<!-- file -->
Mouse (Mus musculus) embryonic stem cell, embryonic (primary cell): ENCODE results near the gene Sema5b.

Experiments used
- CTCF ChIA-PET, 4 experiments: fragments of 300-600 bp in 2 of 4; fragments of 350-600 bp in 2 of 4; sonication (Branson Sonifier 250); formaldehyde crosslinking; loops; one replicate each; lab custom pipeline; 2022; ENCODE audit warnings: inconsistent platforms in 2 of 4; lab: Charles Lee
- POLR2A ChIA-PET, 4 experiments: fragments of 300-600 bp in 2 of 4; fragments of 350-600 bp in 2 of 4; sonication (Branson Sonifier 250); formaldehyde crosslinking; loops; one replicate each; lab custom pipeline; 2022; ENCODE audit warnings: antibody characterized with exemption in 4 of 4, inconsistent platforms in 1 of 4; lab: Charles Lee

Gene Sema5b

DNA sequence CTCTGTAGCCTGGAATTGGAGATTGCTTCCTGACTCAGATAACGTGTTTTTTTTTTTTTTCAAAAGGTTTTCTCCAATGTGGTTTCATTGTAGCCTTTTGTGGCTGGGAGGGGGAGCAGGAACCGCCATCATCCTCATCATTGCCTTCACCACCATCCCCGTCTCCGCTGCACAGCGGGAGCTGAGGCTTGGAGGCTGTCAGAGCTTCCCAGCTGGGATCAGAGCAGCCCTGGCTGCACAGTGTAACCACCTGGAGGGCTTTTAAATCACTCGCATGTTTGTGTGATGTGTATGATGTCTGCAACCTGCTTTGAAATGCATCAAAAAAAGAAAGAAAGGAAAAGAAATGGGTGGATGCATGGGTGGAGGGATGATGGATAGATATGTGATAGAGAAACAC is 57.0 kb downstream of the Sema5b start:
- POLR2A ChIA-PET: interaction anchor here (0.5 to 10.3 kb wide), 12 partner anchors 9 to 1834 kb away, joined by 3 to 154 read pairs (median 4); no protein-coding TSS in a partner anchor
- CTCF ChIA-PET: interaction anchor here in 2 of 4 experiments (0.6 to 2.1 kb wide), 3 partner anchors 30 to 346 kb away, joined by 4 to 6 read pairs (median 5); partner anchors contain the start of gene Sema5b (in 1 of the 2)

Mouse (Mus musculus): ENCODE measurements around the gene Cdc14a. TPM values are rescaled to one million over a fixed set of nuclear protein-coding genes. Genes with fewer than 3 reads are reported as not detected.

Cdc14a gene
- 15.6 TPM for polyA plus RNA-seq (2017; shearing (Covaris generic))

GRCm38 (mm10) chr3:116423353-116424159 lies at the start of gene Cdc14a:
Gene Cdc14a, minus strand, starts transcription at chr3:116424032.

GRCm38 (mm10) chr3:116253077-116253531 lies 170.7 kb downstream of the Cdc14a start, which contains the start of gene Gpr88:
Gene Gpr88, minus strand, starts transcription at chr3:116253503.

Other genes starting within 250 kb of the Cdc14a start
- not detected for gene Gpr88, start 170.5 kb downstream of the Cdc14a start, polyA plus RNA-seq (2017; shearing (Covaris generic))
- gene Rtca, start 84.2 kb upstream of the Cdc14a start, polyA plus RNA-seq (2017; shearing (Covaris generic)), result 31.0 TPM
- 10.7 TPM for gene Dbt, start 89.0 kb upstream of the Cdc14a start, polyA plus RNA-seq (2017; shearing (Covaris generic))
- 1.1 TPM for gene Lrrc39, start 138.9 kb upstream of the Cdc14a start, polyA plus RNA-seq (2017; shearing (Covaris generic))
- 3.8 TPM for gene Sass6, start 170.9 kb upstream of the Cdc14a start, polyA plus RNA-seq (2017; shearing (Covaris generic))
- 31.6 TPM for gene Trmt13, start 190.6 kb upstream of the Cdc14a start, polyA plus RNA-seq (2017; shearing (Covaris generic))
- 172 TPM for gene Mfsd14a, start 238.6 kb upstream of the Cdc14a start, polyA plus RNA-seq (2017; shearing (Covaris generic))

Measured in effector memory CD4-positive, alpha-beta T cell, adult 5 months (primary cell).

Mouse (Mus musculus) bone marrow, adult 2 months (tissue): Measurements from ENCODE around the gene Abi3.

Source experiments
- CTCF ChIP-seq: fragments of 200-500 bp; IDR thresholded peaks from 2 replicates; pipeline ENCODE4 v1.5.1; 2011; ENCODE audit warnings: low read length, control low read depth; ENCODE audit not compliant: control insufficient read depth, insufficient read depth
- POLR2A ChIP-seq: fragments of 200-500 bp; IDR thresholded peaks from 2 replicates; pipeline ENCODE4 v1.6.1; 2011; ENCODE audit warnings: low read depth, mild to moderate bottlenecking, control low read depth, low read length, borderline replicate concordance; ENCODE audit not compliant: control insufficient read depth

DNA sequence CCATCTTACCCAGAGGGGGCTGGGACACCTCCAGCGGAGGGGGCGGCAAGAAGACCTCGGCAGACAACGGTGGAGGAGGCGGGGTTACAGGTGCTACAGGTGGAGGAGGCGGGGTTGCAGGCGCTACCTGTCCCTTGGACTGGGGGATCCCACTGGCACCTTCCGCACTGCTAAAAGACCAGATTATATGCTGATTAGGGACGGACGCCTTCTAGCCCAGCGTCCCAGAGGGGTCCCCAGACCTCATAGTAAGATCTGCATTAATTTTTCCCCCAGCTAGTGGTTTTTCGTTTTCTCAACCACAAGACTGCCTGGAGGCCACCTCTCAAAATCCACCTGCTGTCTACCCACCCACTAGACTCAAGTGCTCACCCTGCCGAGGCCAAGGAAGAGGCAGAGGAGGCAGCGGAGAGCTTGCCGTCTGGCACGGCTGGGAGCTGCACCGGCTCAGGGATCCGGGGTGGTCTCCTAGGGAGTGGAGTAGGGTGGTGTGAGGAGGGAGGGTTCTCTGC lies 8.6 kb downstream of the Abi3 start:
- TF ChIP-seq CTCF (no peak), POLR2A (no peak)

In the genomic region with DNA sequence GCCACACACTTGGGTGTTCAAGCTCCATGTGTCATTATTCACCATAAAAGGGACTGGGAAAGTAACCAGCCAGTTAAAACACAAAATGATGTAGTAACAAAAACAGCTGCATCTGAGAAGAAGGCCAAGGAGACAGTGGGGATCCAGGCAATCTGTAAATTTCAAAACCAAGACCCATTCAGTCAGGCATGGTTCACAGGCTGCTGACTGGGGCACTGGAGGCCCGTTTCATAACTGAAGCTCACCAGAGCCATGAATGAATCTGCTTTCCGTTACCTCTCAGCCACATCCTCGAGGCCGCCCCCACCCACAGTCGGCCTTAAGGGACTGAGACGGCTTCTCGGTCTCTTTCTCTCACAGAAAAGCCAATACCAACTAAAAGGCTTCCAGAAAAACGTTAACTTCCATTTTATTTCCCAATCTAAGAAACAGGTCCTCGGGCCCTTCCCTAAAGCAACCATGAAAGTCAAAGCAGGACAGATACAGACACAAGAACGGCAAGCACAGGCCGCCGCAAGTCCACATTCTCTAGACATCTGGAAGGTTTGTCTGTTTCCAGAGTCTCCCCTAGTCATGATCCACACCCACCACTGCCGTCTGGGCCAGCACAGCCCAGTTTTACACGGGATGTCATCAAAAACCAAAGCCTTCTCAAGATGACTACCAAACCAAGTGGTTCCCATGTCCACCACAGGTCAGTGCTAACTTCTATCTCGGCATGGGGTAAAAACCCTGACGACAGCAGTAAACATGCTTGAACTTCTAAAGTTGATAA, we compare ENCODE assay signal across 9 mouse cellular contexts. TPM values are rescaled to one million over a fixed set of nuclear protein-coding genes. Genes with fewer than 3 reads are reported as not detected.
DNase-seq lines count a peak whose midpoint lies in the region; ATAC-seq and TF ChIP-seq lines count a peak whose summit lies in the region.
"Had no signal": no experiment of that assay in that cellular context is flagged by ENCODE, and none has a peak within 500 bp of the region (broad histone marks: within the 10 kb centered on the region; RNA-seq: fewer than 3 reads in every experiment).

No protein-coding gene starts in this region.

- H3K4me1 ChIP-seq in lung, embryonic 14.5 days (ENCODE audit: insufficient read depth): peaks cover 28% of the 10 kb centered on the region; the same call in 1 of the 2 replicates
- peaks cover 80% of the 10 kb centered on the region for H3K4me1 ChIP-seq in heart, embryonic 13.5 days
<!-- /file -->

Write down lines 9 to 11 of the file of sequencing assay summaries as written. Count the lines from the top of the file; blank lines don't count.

Mouse (Mus musculus): ENCODE measurements around the gene Cdc14a. TPM values are rescaled to one million over a fixed set of nuclear protein-coding genes. Genes with fewer than 3 reads are reported as not detected.

Cdc14a gene
- 15.6 TPM for polyA plus RNA-seq (2017; shearing (Covaris generic))